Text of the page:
Ah here can also be used to express frustration, especially when one speaker thinks the other is lying.
Speaker one – “I did not fight with your brother last night!”
Speaker two – “Ah here that’s a lie, I have mobile phone video of you and my brother fighting.”
When combined with “leave it out” ah here is used to make a very strong suggestion for someone to stop doing something.
Speaker one – “Just look at how fast I can accelerate my car from 100KM to 150KM”
Speaker two – “Ah here leave it out, we are in 50KM zone”
Before you read on, remember after you have read this blog you will find a fun quiz at the bottom of the page that will test what you have learnt!
The Irish slang phrase, ah here, is used to express disagreement, frustration, or a desire for someone to stop doing something.
Now you know the meaning of ah here, the question has to be:
How can I safely practice using this and other slang phrases?
There are many ways to practice using your language skills, for example you could travel to the country where they speak your second language as their first language, and immerse yourself in the environment.
However this is not always practical, or cheap.
You could attend your local language school and take some language lessons.
This is a great option, but you are limited to following the curriculum of the language school, and may never get a chance for free speaking during lesson time.
Here at Smart Language Solutions we suggest the best way to improve the second language you want to learn is to use our language exchange website.
What is language exchange?
Language exchange is where two or more people with different native languages meet to practice each other’s languages in a safe, fun and non-judgmental environment.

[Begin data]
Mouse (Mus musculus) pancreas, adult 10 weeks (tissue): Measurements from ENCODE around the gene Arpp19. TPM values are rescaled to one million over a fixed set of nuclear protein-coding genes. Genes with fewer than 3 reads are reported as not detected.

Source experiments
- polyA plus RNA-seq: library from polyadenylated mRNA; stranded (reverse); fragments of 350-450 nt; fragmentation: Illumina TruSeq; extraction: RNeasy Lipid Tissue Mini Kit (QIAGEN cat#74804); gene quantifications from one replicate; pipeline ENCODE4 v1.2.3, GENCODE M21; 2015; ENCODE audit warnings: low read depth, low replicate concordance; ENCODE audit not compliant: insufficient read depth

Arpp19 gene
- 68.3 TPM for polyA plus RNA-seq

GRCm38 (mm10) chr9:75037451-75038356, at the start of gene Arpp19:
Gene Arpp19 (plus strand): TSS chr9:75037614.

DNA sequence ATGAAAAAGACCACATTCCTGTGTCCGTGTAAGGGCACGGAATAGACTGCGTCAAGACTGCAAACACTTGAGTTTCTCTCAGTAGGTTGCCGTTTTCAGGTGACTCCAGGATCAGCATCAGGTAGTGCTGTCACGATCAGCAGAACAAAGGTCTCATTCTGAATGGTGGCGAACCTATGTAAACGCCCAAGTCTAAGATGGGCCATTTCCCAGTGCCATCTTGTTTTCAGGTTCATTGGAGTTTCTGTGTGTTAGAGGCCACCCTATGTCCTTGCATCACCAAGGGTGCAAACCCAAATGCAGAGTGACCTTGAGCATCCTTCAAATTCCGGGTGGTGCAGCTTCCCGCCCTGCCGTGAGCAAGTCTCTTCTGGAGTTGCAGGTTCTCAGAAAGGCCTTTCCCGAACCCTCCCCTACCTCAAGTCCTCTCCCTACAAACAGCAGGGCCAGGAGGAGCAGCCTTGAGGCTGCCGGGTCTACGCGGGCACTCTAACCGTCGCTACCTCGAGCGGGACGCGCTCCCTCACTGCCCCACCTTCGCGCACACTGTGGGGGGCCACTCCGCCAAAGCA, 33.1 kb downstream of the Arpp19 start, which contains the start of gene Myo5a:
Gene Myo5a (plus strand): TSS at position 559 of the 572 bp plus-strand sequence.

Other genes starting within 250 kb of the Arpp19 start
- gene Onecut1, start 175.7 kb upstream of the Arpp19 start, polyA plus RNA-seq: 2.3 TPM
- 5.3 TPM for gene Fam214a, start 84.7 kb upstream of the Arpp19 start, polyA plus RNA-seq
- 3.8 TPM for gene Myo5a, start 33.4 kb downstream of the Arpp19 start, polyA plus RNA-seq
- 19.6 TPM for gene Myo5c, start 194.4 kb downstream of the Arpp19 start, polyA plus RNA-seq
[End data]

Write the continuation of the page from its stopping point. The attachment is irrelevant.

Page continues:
However a big problem with traditional language exchange is it can be difficult to find people in your town or city who are happy to meet you and exchange languages.
That is why we created Smart Language Solutions, the online language exchange website.
What is an online language exchange website?
An online language exchange website is a place for people who want to improve their second or third language by speaking with native speakers and virtually immersing themselves in the culture without ever leaving home!
Elena lives in Moscow and is an executive at a large international accounting company, she wants to improve her English and French for work.
Isabel lives in Montpelier and wants to practice Russian for fun.
Mark lives in Dublin and will be transferred by his company to Moscow in 6 months for a year, and he wants to improve his Russian.
Elena, Isabel and Mark all have accounts on the Smart Language Solutions language exchange website, where they use the search function to find each other.
Elena asks Isabel to help her improve her intermediate level French and Isabel gets Elena to help her with her Russian pronunciation.
Elena improves her business English with Mark, and then helps Mark improve his Russian language and understanding of Moscow culture.
Why should I use Smart Language Solutions for my language exchange?
We offer safe and secure video, voice and text chat.
This means our users do not have to share any personal details, such as email, Skype or Facetime id with other users.
Using our search filters our clients can find chat partners with the same interests, and age ranges.
The Smart Language Solutions language exchange website is not a teaching method or school, it is way to immerse yourself in the second or third language you want to improve without ever leaving the comfort of your home, office or local coffee shop!
I am sure I can now here you say “ah here, I understand why I should use Smart Language Solutions for my language exchange, but where is the quiz you promised?”
Of course, click the link under this sentence, and happy chatting.